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InvestmentPulse

An Anomaly in the U.S. Bond Market

April 1, 2010

Bloomberg News recently reported that bonds from several high-quality corporate issuers have traded at a slightly lower yield-to-maturity than comparable U.S. Treasury securities. These issuers include Berkshire Hathaway, Proctor & Gamble, and Johnson & Johnson. This is a disturbing development because U.S. Treasury bonds are 1) perceived as the safest credit available on the capital markets; and, 2) used as the bellwether for pricing the $88 trillion global debt market. In another cautionary event, credit-rating agency Moody’s has warned that the U.S. government could lose its coveted AAA rating if it does not curtail its deficit. Will the U.S. Treasury lose its status as a setter of standards in the bond market?

First, as depicted below, the yields on corporate bonds continue to be generally higher than those of Treasury bonds, despite the above-mentioned exceptions.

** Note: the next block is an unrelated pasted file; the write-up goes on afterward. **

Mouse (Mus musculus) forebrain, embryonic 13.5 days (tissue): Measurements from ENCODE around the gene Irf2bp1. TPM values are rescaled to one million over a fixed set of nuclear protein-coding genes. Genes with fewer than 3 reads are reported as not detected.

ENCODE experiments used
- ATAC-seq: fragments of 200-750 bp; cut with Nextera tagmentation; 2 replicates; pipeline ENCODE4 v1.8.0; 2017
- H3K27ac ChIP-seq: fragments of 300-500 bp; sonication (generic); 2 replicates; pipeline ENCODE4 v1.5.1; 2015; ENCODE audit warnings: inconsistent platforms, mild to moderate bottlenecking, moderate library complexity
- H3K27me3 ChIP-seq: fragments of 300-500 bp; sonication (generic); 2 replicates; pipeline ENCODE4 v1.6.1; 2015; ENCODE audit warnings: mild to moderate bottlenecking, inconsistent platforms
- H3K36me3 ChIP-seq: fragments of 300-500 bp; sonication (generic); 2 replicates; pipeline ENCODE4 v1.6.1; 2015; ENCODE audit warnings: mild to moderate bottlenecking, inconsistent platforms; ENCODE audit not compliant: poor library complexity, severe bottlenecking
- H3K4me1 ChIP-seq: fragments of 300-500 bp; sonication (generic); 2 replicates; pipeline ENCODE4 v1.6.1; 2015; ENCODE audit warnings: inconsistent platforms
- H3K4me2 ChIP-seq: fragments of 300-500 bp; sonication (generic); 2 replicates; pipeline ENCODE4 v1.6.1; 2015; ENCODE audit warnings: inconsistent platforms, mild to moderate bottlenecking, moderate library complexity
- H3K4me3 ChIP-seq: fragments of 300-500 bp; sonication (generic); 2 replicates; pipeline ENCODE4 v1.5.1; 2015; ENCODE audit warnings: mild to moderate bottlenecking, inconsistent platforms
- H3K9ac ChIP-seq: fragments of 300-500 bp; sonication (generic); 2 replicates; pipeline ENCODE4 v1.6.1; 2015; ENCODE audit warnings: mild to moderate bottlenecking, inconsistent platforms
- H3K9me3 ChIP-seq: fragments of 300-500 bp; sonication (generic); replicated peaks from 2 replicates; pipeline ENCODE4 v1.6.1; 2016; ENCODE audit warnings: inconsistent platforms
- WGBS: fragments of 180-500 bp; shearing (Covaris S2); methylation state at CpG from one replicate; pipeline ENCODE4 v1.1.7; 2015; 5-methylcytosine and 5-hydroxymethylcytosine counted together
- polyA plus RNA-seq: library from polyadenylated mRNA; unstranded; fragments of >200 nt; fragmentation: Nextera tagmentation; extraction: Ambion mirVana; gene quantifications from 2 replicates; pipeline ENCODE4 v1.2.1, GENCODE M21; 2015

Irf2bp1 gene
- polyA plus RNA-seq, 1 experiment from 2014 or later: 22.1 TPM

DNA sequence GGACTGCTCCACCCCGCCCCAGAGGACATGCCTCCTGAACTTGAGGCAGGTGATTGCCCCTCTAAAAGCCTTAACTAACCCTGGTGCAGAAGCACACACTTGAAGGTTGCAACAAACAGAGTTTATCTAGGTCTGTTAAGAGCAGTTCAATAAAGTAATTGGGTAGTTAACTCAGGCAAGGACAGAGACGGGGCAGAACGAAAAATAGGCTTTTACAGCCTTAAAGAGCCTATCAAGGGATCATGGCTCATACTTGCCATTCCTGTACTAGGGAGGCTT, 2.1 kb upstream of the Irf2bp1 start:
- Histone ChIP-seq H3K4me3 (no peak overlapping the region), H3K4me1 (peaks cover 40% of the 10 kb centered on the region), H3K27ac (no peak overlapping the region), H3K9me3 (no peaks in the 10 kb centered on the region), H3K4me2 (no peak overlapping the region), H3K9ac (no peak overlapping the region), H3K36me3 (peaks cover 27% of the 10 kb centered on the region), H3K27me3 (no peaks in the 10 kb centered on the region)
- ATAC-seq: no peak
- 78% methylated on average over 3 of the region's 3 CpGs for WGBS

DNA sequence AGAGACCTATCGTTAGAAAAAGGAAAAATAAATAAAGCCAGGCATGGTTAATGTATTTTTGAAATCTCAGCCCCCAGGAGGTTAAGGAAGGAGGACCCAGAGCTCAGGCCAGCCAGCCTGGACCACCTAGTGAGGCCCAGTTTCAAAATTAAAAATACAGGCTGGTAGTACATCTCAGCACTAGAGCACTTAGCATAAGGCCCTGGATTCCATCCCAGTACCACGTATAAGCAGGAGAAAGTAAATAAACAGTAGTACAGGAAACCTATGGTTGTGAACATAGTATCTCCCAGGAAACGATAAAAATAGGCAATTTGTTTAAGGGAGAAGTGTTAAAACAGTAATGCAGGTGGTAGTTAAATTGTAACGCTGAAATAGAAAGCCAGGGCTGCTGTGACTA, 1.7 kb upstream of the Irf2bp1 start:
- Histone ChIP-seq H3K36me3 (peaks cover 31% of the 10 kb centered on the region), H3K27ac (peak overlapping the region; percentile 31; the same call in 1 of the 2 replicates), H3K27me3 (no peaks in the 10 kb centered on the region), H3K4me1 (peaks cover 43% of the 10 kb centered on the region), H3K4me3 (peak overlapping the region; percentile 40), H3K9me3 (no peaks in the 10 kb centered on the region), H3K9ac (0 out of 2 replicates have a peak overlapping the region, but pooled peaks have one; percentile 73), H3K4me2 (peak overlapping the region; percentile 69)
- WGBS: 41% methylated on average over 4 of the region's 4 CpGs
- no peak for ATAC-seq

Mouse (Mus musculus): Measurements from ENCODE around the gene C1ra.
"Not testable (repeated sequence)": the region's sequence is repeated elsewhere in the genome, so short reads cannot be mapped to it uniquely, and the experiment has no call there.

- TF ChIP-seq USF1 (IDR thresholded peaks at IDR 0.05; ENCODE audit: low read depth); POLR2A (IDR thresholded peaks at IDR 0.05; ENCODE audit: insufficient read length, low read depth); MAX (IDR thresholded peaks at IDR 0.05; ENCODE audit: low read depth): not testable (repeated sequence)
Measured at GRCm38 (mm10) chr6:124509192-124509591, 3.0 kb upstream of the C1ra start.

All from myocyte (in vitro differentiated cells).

U.S. Bond Yields

Source: bank of America / Merill Lynch

In addition, U.S. Treasury securities have some nearly insurmountable advantages over corporate bonds. Because they are backed by taxpayer money, they are perceived as being safer than corporate bonds. They also enjoy greater liquidity because they are issued in very large amounts and with very uniform features. By comparison, corporate-bond issues are small and vary widely in terms of credit quality, seniority of claim (a corporation can issue bonds with a variety of creditor-protection levels) and other elements such as call features, which allow the issuer to call the bonds at par value on specific dates. In short, corporate bonds are vastly more complex to analyze and to trade than Treasury bonds, and therefore markets require a yield premium for that.

In conclusion, U.S. Treasury bonds are likely to remain the benchmark for global markets, since no competing issuer can rival their liquidity and market depth. Nonetheless, the fact that some corporate bonds recently traded at a lower yield demonstrates that the superior creditworthiness of the U.S. (or any other) government is not cast in stone. In the financial markets, there is no such thing as a “riskless” issuer, and the U.S. Treasury is no exception. That is why I believe that a bond portfolio built with a properly balanced combination of government and corporate securities is probably more robust than a portfolio made up only of government bonds.

Raymond Kerzérho

Chairman of the Investment Committee
and Director of Research
PWL Capital Inc.




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